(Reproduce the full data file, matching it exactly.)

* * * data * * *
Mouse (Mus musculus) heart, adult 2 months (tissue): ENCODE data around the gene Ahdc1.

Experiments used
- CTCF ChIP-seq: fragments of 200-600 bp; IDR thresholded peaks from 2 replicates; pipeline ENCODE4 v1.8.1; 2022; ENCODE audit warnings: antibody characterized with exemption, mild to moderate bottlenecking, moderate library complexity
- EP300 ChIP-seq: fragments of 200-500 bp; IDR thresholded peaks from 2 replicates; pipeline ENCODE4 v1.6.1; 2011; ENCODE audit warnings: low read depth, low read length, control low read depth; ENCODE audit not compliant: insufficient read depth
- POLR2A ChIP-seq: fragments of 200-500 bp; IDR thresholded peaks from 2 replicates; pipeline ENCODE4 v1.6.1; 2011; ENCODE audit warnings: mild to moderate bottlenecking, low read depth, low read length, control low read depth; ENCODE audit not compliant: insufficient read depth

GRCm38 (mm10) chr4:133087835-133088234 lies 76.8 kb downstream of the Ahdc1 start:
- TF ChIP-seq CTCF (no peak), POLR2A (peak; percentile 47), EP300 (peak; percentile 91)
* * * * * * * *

Mouse (Mus musculus) heart, adult 2 months (tissue): ENCODE data around the gene Ahdc1.

Experiments used
- CTCF ChIP-seq: fragments of 200-600 bp; IDR thresholded peaks from 2 replicates; pipeline ENCODE4 v1.8.1; 2022; ENCODE audit warnings: antibody characterized with exemption, mild to moderate bottlenecking, moderate library complexity
- EP300 ChIP-seq: fragments of 200-500 bp; IDR thresholded peaks from 2 replicates; pipeline ENCODE4 v1.6.1; 2011; ENCODE audit warnings: low read depth, low read length, control low read depth; ENCODE audit not compliant: insufficient read depth
- POLR2A ChIP-seq: fragments of 200-500 bp; IDR thresholded peaks from 2 replicates; pipeline ENCODE4 v1.6.1; 2011; ENCODE audit warnings: mild to moderate bottlenecking, low read depth, low read length, control low read depth; ENCODE audit not compliant: insufficient read depth

GRCm38 (mm10) chr4:133087835-133088234 lies 76.8 kb downstream of the Ahdc1 start:
- TF ChIP-seq CTCF (no peak), POLR2A (peak; percentile 47), EP300 (peak; percentile 91)